Strategic planning. Two of The. Most. Exciting words in the English dictionary. Oh ya, strategic planning really gets us going.
You don’t feel the same?
While we really can’t understand why, apparently a lot of people are spooked by strategic planning. That’s why there are people like us - excellent facilitators - to get the juices flowing. When we get a group into a room, even the most cynical folks start to open up. Ideas begin to surface, problems are solved, challenges are tackled, the energy builds, and it all comes together through a pleasurable process that we put on the page and turn into a magical strategic plan.
Clients leave with a bounce in their step, freshly motivated and optimistic about the path forward. Ready to take on the world.
Then, they get busy. Or they feel overwhelmed. The magical strategy sits on the side of the desk. Eventually, it’s moved to the shelf and then stuffed into a filing cabinet. The process grinds to a halt.
We’ve seen it happen time and time again. Even the most on fire strategies can fizzle if the flames aren’t fed. In fact, many studies have shown that between 65 and 70 per cent of strategic plans fail.
We’ve also seen groups execute wildly successful strategic plans. Teams that have tended the fire, fanned the flames and reaped the warmth of the burning embers.
The bottom line is you can’t wish a strategic plan into place. It takes flexibility, ownership and change.
There seems to be a myth that if you identify a strategic plan and follow it, forever that’s what it shall be. That one-way, linear approach will get you nowhere fast. A strategy should unfold one stage at a time. When you hit a milestone, it’s time to stop, evaluate, and determine how to proceed.
Through COVID-19, we’ve heard time and time again “we can’t have or follow a strategy because of the constantly changing health impacts and restrictions.”
We deeply disagree. To be successful, you should regularly re-evaluate how you’re moving on the strategy. In fact, as we face more uncertainty, like during COVID, those check-ins should be happening even more frequently.
Implementing a strategic plan takes flexibility. Think of it as an ever-changing winding river. Not a hard brick road.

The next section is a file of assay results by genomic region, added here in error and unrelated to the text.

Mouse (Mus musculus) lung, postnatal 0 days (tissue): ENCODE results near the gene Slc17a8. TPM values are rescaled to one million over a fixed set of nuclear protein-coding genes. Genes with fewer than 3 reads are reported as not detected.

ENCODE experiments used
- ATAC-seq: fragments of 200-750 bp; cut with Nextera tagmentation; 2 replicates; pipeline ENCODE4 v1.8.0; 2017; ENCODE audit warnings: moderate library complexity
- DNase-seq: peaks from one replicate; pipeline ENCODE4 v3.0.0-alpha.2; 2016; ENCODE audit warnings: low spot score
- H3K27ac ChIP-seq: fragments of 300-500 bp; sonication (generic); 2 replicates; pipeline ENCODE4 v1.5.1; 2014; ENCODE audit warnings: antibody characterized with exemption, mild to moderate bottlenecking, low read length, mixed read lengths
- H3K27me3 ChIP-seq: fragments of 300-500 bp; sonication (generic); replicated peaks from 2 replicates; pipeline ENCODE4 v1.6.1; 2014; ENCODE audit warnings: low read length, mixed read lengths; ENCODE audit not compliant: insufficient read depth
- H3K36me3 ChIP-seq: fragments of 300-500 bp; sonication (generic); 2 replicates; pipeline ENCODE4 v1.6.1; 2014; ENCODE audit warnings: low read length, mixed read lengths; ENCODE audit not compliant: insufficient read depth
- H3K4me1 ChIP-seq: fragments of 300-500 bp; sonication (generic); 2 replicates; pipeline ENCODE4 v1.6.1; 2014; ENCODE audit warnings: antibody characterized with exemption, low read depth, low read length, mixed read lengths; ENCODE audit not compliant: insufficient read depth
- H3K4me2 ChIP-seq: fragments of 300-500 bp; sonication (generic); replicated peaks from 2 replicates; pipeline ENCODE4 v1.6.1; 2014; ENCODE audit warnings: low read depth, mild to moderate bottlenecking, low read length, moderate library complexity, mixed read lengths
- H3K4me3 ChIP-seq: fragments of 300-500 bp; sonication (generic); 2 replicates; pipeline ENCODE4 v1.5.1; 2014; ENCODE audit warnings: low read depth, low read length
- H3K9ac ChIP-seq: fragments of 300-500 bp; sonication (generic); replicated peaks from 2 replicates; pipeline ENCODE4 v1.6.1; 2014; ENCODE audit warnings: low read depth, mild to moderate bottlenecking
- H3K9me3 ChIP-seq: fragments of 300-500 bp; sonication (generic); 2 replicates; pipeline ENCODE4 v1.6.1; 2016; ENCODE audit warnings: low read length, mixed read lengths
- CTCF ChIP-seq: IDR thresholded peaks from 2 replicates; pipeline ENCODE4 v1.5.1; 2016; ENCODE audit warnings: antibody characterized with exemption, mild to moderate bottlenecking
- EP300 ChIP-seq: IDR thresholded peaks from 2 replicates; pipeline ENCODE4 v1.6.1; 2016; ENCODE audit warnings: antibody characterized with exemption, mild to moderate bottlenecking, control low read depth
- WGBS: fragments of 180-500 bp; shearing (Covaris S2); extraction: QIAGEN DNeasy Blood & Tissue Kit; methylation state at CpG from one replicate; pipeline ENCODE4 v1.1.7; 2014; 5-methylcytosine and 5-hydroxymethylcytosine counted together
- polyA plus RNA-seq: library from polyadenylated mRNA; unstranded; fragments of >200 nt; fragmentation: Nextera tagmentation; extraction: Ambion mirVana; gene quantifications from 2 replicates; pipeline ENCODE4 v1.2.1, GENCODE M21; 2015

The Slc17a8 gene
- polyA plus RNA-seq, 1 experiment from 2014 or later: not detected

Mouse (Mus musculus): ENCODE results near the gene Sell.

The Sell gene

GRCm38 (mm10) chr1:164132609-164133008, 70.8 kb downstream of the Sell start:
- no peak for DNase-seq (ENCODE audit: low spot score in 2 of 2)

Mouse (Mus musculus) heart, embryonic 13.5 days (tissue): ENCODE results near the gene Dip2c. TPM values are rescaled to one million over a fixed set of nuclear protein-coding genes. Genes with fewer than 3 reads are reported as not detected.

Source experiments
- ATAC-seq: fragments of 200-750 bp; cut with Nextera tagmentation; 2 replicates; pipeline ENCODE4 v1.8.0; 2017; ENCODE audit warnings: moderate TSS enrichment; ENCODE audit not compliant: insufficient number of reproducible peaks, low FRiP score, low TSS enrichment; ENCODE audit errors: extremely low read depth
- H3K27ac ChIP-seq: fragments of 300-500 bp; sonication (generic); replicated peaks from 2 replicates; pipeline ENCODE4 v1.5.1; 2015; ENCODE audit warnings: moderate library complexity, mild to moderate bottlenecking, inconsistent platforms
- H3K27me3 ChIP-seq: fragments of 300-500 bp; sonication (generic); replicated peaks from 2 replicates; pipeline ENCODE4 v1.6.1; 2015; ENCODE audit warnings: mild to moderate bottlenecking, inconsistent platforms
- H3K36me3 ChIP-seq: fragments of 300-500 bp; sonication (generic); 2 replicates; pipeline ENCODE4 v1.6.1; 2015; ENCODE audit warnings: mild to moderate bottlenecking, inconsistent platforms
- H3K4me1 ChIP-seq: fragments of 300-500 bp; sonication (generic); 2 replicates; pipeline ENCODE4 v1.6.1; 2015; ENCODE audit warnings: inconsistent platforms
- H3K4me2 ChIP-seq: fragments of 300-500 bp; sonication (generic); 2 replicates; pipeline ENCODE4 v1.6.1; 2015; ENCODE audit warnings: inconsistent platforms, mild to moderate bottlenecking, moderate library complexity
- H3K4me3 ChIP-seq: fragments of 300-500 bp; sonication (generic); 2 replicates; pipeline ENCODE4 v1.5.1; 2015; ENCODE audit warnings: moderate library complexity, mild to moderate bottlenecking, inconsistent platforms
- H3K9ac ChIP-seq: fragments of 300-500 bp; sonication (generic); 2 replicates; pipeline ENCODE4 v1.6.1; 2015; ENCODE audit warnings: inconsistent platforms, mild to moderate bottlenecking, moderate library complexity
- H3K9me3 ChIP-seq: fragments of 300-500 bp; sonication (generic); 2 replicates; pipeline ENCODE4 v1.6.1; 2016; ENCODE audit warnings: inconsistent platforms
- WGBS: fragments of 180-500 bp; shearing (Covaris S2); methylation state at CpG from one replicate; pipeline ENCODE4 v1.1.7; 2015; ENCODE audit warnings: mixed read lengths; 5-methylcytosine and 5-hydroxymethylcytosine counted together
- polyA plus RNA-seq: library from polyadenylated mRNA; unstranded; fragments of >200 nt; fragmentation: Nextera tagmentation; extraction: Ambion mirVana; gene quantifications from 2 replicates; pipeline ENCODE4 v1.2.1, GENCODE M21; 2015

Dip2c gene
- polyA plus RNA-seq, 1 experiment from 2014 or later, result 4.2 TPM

Without someone to take ownership over a plan (either in its entirety or in sections), even the most brilliant strategy can be reduced to nothing more than a very expensive pile of paper.
Having someone to coach the organization through the execution of the plan and help with accountability - can make or break the plan.
That owner can be an external coach (like us), someone on the inside (think project manager or strategic planning office), or a special project-type role. Their job is to bring the team together week-to-week, month-to-month to talk about what people are working on, what blocks they’re experiencing and whether the tactics need to shift as priorities change. One of our most effective clients created ‘strategy owners’, responsible for the development, execution and monitoring of the plan.
We are also doing this for a client right now. The nonprofit board from our last blog had an epiphany during the strategy session, but got stuck when it came time to implement. They didn’t know how to move forward. This is often how strategies end up collecting dust. Luckily, this group recognized it needed help. And help has arrived.
This is one of our more recent discoveries and has shifted how we approach strategies with our clients. Rather than thinking about the strategy as an accomplishment, we are focusing on the change it requires.
Instead of asking “what are the things you’re going to get done?” we say “what is the change we want? What has to be true for this change to happen?” and then, “what initiatives are needed to bring about the change?”
It’s a different way of thinking about it, and we’re getting different results.
It makes sense, because when we create plans, people need to change. And sometimes they don’t want to. Instead of waiting until later to address that conflict, we are able to anticipate it and come up with ways to help people inside the organization embrace the change the plan is bringing.
The strategy becomes a process of change with some employees taking more responsibility and initiative, while others who resist the change eventually move out of the organization.
It’s a harder thought process, but we are finding our clients are more excited about the conversation, and frankly we see better quality plans emerging.
It sounds lame, but we really do get worked up about strategic planning. It rubs off on our clients too, especially in those initial sessions when we come up with all the ways to change the world. We all get pretty jacked up.
The second most exciting part of the process is looking back at the plan and finding the wins. Seeing the change they’ve been able to make and how far they’ve come. It’s incredibly satisfying and brings us a lot of joy.
Strategies take a lot of work. Often a lot of money. And this is an important point - if you don’t spend the time and effort (and money) on planning the execution of the strategy, then you won’t get value from the strategic planning process itself.
Don’t let them fizzle out and become an ornament on your shelf. Do the work. And if it’s feeling overwhelming, call us. We’ll make sure you keep that fire burning.